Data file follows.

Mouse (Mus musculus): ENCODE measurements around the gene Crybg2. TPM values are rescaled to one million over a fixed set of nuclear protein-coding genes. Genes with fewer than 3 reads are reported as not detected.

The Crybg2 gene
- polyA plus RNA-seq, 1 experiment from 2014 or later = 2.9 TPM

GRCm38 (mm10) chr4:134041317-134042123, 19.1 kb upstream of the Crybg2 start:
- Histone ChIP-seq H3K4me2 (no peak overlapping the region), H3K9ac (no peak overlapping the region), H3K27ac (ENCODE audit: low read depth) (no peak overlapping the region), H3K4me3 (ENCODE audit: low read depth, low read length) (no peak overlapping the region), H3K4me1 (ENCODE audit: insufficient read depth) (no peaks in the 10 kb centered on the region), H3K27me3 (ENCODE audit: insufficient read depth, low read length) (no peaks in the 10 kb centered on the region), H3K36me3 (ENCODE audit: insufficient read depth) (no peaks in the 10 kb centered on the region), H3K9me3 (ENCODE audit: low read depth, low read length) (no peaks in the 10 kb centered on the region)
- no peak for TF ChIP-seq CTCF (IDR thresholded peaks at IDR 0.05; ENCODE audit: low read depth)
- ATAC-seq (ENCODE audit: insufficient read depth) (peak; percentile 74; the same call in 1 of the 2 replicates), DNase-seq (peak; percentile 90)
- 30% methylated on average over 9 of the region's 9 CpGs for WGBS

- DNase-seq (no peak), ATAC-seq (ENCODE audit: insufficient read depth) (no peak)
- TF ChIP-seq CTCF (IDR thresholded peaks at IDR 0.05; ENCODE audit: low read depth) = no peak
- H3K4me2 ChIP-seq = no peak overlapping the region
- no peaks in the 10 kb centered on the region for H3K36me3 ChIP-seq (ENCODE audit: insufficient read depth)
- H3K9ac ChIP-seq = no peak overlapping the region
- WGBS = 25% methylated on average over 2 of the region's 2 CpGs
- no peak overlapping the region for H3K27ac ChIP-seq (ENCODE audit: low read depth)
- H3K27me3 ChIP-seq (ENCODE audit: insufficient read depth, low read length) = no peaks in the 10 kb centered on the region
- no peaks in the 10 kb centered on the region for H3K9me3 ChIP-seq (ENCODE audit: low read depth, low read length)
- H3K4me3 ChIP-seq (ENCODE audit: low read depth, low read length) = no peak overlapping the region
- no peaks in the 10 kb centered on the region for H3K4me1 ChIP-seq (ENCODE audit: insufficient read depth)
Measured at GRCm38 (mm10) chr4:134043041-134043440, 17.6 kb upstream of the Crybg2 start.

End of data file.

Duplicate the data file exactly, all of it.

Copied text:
Mouse (Mus musculus): ENCODE measurements around the gene Crybg2. TPM values are rescaled to one million over a fixed set of nuclear protein-coding genes. Genes with fewer than 3 reads are reported as not detected.

The Crybg2 gene
- polyA plus RNA-seq, 1 experiment from 2014 or later = 2.9 TPM

GRCm38 (mm10) chr4:134041317-134042123, 19.1 kb upstream of the Crybg2 start:
- Histone ChIP-seq H3K4me2 (no peak overlapping the region), H3K9ac (no peak overlapping the region), H3K27ac (ENCODE audit: low read depth) (no peak overlapping the region), H3K4me3 (ENCODE audit: low read depth, low read length) (no peak overlapping the region), H3K4me1 (ENCODE audit: insufficient read depth) (no peaks in the 10 kb centered on the region), H3K27me3 (ENCODE audit: insufficient read depth, low read length) (no peaks in the 10 kb centered on the region), H3K36me3 (ENCODE audit: insufficient read depth) (no peaks in the 10 kb centered on the region), H3K9me3 (ENCODE audit: low read depth, low read length) (no peaks in the 10 kb centered on the region)
- no peak for TF ChIP-seq CTCF (IDR thresholded peaks at IDR 0.05; ENCODE audit: low read depth)
- ATAC-seq (ENCODE audit: insufficient read depth) (peak; percentile 74; the same call in 1 of the 2 replicates), DNase-seq (peak; percentile 90)
- 30% methylated on average over 9 of the region's 9 CpGs for WGBS

- DNase-seq (no peak), ATAC-seq (ENCODE audit: insufficient read depth) (no peak)
- TF ChIP-seq CTCF (IDR thresholded peaks at IDR 0.05; ENCODE audit: low read depth) = no peak
- H3K4me2 ChIP-seq = no peak overlapping the region
- no peaks in the 10 kb centered on the region for H3K36me3 ChIP-seq (ENCODE audit: insufficient read depth)
- H3K9ac ChIP-seq = no peak overlapping the region
- WGBS = 25% methylated on average over 2 of the region's 2 CpGs
- no peak overlapping the region for H3K27ac ChIP-seq (ENCODE audit: low read depth)
- H3K27me3 ChIP-seq (ENCODE audit: insufficient read depth, low read length) = no peaks in the 10 kb centered on the region
- no peaks in the 10 kb centered on the region for H3K9me3 ChIP-seq (ENCODE audit: low read depth, low read length)
- H3K4me3 ChIP-seq (ENCODE audit: low read depth, low read length) = no peak overlapping the region
- no peaks in the 10 kb centered on the region for H3K4me1 ChIP-seq (ENCODE audit: insufficient read depth)
Measured at GRCm38 (mm10) chr4:134043041-134043440, 17.6 kb upstream of the Crybg2 start.